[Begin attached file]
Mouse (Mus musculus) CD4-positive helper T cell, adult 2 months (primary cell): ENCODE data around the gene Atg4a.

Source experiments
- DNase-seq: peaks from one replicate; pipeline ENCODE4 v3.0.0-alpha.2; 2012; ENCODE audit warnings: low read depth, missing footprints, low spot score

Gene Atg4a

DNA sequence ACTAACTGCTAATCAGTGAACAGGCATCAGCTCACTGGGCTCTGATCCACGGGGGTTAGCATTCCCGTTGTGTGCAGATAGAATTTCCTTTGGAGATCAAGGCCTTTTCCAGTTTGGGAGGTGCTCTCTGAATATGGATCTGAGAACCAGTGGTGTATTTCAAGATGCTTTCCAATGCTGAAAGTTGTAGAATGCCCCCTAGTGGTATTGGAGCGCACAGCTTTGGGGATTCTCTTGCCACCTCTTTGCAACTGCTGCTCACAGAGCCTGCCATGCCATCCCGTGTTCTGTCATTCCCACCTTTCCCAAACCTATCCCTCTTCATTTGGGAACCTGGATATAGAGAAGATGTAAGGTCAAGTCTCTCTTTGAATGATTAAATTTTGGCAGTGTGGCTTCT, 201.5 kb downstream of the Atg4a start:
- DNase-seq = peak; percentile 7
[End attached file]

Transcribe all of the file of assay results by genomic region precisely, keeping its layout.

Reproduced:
Mouse (Mus musculus) CD4-positive helper T cell, adult 2 months (primary cell): ENCODE data around the gene Atg4a.

Source experiments
- DNase-seq: peaks from one replicate; pipeline ENCODE4 v3.0.0-alpha.2; 2012; ENCODE audit warnings: low read depth, missing footprints, low spot score

Gene Atg4a

DNA sequence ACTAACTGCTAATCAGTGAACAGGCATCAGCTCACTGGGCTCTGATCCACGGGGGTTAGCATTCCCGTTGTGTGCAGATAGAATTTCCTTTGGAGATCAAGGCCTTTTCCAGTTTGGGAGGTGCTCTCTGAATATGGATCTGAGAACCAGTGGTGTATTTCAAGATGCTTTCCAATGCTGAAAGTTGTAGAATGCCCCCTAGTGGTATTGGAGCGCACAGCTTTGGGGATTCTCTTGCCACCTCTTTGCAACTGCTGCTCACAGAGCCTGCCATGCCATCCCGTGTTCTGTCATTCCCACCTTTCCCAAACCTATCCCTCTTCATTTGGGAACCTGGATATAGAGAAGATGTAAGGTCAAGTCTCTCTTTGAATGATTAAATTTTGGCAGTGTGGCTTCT, 201.5 kb downstream of the Atg4a start:
- DNase-seq = peak; percentile 7